Paris, my true love, over the years I have explored so much of what you have to offer. I repeatedly return to wander through the charming streets among the sharply dressed locals and munch on endless croissants. But this time I dug deeper… much deeper… into the bowels of the city, in fact.
Among the lesser-known tourism spots in Paris are the catacombs, far below the street level. When I visited my fave city two years ago, I stumbled upon the site by happenstance. I saw a line of people wrapping around the block after I had been wandering around nearby Montparnasse Cemetery, which also is definitely worth a stop. It’s the resting place of Jean-Paul Sartre, Simone de Beauvoir and Samuel Beckett, among others.
I asked the people in line what they were waiting for and immediately jumped in line myself when I heard it was for the Catacombs of Paris, containing the remains of about six million people… that kind of wacky historical stuff is right up my alley. But after 10 minutes in line, a worker came back and informed us that admissions close in half an hour and they estimate the person right in front of me will be the last to get in. He said the rest of us should return the next day. I became incredibly grumpy because it was my last day in Paris and I couldn’t return the following day, so I vowed to make the catacombs a priority the next time I was in town. Boy am I glad I did.
The self-guided tour begins by descending a single-person-width spiral staircase with a low ceiling. The catacombs started being used in the late 1700s when people were far smaller, so the narrow clearance made even my petite self a bit conscious of my size. The seemingly endless stairs taking me deeper and deeper into the dark underground (OK, about 130 steps, 65 feet underground) also produced an eerie feeling by the time I got about halfway down. But at that point, the only way to go is forward.
The space was first used as a limestone quarry, and came into play as an ossuary — or bone storage area — following a quarry cave-in and the city realizing it was running out of above-ground cemetery space. To stop the spread of disease from water flowing through the cemeteries, millions of bones were relocated to the catacombs. They now contain about 186 miles of tunnels and the ossuary only takes up a tiny portion, despite its vastness. The tunnels are dark and wet, understandably. Markers exist throughout with dates, showing just how old the space is and how long bones have been there.
And site workers carved interesting sculptures into portions of the catacombs.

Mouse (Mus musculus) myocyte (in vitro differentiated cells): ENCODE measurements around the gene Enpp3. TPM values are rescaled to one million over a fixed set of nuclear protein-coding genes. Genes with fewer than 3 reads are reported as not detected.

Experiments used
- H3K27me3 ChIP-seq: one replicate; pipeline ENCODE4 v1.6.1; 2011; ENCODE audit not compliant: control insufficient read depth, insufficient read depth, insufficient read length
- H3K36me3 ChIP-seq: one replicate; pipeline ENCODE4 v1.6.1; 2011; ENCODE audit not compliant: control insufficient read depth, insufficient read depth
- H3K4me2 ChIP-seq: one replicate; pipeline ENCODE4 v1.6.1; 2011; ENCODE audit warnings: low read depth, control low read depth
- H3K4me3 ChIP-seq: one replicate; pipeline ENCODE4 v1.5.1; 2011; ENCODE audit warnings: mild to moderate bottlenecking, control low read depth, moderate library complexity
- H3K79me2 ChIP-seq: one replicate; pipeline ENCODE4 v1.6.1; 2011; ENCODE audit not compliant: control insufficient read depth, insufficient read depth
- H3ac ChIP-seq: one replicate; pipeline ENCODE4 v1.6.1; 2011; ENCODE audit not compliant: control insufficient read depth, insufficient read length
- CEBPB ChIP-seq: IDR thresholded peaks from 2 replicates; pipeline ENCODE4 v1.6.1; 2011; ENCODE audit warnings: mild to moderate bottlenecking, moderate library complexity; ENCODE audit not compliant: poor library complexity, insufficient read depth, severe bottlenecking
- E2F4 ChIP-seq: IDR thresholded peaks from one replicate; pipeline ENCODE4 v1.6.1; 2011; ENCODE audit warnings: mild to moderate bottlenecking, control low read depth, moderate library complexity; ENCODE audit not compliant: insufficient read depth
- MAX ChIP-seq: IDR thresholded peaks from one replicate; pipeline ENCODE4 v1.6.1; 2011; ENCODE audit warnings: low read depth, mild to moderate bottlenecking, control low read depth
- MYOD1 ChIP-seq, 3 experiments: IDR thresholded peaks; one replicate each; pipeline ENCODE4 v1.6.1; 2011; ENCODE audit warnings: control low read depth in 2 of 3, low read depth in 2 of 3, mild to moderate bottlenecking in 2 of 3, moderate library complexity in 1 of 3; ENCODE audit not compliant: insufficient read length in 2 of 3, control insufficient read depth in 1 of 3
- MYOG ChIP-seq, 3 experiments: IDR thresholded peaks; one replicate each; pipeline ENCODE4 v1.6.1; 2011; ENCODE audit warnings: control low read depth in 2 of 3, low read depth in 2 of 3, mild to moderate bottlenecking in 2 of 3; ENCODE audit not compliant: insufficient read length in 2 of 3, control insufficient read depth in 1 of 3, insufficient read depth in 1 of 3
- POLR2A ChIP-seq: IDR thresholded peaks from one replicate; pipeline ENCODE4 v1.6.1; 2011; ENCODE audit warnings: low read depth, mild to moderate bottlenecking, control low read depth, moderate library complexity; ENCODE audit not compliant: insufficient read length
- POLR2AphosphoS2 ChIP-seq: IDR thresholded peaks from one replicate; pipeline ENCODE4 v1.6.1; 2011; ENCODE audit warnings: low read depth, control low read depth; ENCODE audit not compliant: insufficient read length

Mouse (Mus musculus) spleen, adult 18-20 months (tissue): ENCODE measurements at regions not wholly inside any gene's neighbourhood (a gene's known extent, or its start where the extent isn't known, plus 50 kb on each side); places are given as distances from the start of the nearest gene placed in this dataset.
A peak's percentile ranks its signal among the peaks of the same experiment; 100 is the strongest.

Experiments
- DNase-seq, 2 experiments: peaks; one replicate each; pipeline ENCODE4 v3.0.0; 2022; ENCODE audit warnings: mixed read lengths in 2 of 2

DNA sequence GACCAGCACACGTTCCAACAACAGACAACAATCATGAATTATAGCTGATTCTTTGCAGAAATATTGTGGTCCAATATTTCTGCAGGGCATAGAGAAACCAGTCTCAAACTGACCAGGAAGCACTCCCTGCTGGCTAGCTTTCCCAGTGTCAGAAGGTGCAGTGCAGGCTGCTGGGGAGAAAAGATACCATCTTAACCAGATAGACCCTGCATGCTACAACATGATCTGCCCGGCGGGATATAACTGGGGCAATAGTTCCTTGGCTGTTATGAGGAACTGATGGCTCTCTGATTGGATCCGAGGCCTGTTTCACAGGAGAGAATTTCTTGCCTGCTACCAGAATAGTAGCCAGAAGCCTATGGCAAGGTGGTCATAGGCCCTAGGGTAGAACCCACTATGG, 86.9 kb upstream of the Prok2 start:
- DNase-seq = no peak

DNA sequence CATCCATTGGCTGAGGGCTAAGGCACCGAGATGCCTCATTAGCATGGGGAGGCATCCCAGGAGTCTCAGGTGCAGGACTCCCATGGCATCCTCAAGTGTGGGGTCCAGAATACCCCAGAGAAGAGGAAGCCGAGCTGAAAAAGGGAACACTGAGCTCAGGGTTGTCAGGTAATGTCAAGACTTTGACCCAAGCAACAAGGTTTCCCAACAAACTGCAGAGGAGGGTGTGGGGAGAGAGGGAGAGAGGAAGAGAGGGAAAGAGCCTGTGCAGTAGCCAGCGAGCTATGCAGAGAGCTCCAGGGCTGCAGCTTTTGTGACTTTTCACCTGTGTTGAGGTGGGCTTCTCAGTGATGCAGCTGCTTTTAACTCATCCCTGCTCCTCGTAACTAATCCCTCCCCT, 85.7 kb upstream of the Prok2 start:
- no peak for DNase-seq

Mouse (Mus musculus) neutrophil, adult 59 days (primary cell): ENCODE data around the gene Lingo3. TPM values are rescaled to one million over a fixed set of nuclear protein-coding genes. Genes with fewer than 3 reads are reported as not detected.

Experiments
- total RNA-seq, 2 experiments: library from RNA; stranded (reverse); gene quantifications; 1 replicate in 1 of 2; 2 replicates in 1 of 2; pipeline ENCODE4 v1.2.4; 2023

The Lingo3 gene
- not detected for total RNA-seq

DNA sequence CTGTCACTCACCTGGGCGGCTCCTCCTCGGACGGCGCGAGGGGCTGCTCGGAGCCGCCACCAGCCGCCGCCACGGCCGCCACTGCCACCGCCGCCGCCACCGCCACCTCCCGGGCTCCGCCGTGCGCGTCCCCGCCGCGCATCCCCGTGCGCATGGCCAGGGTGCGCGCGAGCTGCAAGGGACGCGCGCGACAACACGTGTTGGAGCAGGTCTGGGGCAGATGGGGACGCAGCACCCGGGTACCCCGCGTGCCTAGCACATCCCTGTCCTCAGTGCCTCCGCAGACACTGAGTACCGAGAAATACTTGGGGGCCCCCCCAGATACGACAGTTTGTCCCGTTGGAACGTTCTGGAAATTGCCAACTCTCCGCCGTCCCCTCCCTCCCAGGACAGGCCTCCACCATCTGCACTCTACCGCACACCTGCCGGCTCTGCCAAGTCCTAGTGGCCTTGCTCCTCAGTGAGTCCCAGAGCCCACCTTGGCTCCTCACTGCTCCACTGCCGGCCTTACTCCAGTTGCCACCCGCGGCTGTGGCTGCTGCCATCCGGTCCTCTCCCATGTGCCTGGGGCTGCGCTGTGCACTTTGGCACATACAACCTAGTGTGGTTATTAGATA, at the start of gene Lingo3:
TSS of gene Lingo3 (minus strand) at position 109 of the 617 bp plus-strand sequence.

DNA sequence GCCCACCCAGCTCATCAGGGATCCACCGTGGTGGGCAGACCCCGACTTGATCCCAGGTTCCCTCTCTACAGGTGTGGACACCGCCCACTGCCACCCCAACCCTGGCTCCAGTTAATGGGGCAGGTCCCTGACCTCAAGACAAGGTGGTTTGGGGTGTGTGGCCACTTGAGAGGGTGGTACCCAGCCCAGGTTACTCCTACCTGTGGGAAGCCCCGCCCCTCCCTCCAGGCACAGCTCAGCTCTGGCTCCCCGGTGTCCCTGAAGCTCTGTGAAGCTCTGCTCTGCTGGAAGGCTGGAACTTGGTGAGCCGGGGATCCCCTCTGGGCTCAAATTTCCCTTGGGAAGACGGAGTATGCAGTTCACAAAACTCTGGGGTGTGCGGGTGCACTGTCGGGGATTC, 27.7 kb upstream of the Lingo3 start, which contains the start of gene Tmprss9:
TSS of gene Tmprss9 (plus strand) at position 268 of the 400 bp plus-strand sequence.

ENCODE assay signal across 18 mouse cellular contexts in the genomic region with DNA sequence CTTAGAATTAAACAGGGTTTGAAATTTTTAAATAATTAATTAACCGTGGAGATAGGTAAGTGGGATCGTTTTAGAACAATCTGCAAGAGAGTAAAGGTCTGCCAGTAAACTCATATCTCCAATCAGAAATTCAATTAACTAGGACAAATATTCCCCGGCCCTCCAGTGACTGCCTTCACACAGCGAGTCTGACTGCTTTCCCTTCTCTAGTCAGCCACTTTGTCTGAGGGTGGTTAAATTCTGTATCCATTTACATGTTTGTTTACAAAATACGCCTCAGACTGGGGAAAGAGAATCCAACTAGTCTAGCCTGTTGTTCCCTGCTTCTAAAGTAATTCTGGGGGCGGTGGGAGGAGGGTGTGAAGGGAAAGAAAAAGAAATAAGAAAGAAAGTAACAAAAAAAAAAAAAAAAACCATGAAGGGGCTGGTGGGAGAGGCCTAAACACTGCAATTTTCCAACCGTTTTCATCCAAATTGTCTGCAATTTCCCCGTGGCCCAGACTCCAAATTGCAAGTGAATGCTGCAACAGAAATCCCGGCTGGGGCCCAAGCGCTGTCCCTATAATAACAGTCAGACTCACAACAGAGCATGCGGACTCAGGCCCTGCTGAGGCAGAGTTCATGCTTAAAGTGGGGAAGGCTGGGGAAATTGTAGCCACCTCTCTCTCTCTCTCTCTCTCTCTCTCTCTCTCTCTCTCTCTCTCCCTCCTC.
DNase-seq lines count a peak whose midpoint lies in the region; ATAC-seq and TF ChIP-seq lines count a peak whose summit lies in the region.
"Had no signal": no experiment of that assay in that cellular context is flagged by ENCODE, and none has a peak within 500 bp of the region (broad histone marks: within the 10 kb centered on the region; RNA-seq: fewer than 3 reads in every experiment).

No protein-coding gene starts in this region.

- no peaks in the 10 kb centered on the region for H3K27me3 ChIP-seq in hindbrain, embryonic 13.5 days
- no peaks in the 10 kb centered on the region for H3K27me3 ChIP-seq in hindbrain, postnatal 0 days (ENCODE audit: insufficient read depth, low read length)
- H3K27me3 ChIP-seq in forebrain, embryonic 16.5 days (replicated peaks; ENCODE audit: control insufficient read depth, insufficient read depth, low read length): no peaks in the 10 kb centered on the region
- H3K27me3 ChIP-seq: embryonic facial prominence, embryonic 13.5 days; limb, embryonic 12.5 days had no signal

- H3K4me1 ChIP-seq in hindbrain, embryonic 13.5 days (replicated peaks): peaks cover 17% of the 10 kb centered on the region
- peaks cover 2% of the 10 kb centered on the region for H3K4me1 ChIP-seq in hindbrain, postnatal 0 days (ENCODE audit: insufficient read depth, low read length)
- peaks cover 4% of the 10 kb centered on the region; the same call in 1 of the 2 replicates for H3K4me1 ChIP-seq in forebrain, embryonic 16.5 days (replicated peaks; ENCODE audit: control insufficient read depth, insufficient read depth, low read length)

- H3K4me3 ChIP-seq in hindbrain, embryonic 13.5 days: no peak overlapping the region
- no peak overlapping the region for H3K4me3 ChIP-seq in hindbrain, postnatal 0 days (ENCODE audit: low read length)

But really, the reason everyone’s there is for the bones. Piles and piles of human bones. Femurs stacked neatly like blocks, skulls offering eerie, gaping glances.
You can literally reach out and touch centuries-old bones that all tell a person’s story (but don’t touch them and don’t use flash photography, both of which deteriorate the bones). It’s incredible to think about these people’s lives and what led to their deaths. Like this skull with the hole through the forehead. It’s hard to say if that hole contributed to death or if it happened later, but I chose to say, “Yeah, I don’t think that ended well.”
The thought of being surrounded by human bones didn’t freak me out in the least. Neither did the carving reading, “Arrete! C’est ici l’Empire de Mort” or, “Stop! This is the Empire of the Dead.” You know what did freak me out? Reading the informational placards and learning that catacombs workers died during tunnel cave-ins. That’s also why there aren’t many tall, heavy buildings over the tunnel system. Ummm… cave-ins. Right. That was enough to make my heart start racing as I looked behind me, peeked ahead, and quickly tried to assess the best escape route should a sinkhole mysteriously open and cause millions of pounds of concrete, crepes and tourists to pile onto me. I realized there was nothing I could do at that point and that if I were to die in a catacomb collapse, that would be fate’s truly crazy method of sending me out with a bang. So I forged on.
Most people will never get this up close and personal with real human bones in their lifetime. Where else can you see the intricate web left in a dried-out bone where marrow one existed? Look at the beautiful complexity of the human body! If you ask me, it’s incredible.
The catacombs truly are one of the more memorable experiences I’ve had in Paris. I recommend everyone musters up their courage and takes a visit to the tunnels. Yes, you may want to snap a few goofy photos pretending to be freaked out (or maybe you really are freaked out), but in the right mindset, it’s an experience of a lifetime.
2 thoughts on “Bones Below the Paris Streets”
We toured an ossuary in Austria and it, also, was amazing! There was a room with skulls on display and they all had been decorated by the families! After a certain amount of time (and I don’t know how long the time was) those skulls were replaced by others that were just as beautifully decorated– much different burial practices than we are used to seeing! Like you, I was so glad I saw this!! Great pictures and description……mil
Wow, decorated skulls would be so fun to see! You’re right, burial practices are so different in different parts of the world and it’s enlightening to see how such things are handled in different places.